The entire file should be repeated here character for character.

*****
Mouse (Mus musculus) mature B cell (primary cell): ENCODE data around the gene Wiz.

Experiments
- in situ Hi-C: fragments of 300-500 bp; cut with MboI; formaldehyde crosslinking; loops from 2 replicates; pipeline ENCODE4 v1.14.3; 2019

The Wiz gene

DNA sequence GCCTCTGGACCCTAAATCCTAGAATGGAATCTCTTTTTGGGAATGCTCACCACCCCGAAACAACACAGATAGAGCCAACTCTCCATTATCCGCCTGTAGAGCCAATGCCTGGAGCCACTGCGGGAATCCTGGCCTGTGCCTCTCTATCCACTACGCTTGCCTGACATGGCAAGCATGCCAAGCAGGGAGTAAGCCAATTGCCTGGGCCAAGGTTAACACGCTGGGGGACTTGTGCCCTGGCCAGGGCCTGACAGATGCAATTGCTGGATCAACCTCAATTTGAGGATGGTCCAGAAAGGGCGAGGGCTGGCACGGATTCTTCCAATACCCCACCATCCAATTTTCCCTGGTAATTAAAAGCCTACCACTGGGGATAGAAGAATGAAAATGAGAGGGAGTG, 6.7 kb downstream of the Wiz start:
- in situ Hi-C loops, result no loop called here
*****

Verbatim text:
Mouse (Mus musculus) mature B cell (primary cell): ENCODE data around the gene Wiz.

Experiments
- in situ Hi-C: fragments of 300-500 bp; cut with MboI; formaldehyde crosslinking; loops from 2 replicates; pipeline ENCODE4 v1.14.3; 2019

The Wiz gene

DNA sequence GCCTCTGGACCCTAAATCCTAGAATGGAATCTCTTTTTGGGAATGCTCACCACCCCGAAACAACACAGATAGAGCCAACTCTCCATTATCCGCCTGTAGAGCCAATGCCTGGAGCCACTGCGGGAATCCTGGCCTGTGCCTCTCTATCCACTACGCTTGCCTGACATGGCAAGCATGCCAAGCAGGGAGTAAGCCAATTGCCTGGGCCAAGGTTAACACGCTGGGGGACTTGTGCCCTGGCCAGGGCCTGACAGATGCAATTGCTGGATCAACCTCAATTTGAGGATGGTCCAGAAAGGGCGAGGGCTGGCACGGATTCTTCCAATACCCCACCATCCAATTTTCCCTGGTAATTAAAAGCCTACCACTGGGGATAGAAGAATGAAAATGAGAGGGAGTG, 6.7 kb downstream of the Wiz start:
- in situ Hi-C loops, result no loop called here